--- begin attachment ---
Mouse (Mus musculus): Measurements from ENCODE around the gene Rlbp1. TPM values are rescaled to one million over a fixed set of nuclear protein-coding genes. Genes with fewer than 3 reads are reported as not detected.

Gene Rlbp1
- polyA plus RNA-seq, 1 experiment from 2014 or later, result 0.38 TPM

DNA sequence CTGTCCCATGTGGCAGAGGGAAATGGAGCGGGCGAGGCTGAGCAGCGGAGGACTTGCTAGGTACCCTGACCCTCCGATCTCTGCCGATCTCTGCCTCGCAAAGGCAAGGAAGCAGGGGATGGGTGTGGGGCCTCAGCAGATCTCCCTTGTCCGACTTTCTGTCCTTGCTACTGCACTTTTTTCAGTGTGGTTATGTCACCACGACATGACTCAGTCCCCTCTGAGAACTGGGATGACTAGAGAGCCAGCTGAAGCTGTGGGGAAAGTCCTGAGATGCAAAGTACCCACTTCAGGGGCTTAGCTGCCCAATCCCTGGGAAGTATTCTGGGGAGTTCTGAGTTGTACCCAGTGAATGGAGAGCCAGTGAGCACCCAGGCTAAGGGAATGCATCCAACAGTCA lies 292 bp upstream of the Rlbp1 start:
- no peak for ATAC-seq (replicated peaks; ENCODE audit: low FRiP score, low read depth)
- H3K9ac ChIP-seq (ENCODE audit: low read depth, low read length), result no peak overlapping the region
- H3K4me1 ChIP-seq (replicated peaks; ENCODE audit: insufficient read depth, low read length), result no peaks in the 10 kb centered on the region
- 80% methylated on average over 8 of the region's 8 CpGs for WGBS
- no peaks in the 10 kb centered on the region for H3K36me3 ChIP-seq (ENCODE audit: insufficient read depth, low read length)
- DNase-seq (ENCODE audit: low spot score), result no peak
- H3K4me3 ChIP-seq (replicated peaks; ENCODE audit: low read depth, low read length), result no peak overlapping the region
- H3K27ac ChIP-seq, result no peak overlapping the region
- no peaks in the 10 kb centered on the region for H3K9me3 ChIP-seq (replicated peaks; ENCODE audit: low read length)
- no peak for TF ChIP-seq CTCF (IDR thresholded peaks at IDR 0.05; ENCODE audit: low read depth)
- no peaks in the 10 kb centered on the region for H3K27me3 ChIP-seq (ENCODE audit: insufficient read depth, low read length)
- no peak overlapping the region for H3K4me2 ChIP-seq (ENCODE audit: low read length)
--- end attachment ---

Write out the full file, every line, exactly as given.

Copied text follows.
Mouse (Mus musculus): Measurements from ENCODE around the gene Rlbp1. TPM values are rescaled to one million over a fixed set of nuclear protein-coding genes. Genes with fewer than 3 reads are reported as not detected.

Gene Rlbp1
- polyA plus RNA-seq, 1 experiment from 2014 or later, result 0.38 TPM

DNA sequence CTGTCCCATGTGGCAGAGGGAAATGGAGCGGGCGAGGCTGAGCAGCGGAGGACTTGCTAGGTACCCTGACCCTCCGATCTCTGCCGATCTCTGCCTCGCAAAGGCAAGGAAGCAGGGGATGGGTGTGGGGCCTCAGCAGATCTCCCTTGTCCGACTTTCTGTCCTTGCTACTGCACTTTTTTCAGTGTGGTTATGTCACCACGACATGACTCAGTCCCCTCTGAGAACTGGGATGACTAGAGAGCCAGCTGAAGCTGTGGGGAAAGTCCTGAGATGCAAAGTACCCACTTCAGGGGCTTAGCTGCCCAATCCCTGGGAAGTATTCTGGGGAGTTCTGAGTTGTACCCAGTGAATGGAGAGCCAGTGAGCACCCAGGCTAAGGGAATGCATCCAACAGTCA lies 292 bp upstream of the Rlbp1 start:
- no peak for ATAC-seq (replicated peaks; ENCODE audit: low FRiP score, low read depth)
- H3K9ac ChIP-seq (ENCODE audit: low read depth, low read length), result no peak overlapping the region
- H3K4me1 ChIP-seq (replicated peaks; ENCODE audit: insufficient read depth, low read length), result no peaks in the 10 kb centered on the region
- 80% methylated on average over 8 of the region's 8 CpGs for WGBS
- no peaks in the 10 kb centered on the region for H3K36me3 ChIP-seq (ENCODE audit: insufficient read depth, low read length)
- DNase-seq (ENCODE audit: low spot score), result no peak
- H3K4me3 ChIP-seq (replicated peaks; ENCODE audit: low read depth, low read length), result no peak overlapping the region
- H3K27ac ChIP-seq, result no peak overlapping the region
- no peaks in the 10 kb centered on the region for H3K9me3 ChIP-seq (replicated peaks; ENCODE audit: low read length)
- no peak for TF ChIP-seq CTCF (IDR thresholded peaks at IDR 0.05; ENCODE audit: low read depth)
- no peaks in the 10 kb centered on the region for H3K27me3 ChIP-seq (ENCODE audit: insufficient read depth, low read length)
- no peak overlapping the region for H3K4me2 ChIP-seq (ENCODE audit: low read length)